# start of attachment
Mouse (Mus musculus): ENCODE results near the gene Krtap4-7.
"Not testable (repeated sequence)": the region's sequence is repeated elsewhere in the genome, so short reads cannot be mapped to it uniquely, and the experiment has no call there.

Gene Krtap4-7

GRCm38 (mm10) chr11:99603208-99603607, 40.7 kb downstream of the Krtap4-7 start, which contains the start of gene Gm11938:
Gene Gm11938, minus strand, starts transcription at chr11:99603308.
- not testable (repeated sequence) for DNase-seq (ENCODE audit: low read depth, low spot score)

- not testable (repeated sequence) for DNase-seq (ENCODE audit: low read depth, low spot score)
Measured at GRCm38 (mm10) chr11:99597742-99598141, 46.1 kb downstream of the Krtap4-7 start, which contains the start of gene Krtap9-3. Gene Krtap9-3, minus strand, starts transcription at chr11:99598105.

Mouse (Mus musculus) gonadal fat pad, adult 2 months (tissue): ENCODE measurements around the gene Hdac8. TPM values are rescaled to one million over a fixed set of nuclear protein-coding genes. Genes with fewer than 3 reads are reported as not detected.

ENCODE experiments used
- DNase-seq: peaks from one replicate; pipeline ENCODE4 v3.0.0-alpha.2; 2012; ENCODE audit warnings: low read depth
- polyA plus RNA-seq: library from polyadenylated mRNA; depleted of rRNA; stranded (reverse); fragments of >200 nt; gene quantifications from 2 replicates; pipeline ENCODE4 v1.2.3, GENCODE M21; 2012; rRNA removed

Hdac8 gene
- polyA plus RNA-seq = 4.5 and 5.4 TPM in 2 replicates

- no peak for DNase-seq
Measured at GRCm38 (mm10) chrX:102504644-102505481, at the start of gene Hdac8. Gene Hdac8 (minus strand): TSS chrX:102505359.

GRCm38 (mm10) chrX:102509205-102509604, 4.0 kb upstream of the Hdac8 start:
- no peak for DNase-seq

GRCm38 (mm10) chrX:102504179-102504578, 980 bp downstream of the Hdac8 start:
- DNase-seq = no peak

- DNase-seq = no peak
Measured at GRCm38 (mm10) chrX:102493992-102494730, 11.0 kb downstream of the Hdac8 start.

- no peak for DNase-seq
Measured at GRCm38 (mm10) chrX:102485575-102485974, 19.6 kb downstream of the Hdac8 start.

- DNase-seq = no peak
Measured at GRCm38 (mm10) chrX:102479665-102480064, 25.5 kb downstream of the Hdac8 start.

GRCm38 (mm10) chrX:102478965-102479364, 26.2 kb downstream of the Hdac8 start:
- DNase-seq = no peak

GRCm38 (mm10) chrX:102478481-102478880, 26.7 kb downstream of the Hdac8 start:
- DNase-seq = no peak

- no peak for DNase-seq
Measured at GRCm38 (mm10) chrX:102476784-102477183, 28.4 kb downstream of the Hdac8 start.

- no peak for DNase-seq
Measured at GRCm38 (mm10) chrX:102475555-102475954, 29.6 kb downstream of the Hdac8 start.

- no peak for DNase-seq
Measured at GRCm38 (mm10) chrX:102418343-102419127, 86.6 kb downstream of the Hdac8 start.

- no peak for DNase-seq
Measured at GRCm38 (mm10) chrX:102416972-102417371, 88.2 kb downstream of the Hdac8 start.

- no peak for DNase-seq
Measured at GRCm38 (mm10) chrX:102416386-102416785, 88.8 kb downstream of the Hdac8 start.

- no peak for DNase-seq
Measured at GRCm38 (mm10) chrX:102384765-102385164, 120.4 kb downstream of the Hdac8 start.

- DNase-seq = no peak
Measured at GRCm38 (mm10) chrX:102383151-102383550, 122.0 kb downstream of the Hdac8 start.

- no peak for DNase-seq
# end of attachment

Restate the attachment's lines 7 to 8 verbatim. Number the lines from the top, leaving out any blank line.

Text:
- not testable (repeated sequence) for DNase-seq (ENCODE audit: low read depth, low spot score)
Measured at GRCm38 (mm10) chr11:99597742-99598141, 46.1 kb downstream of the Krtap4-7 start, which contains the start of gene Krtap9-3. Gene Krtap9-3, minus strand, starts transcription at chr11:99598105.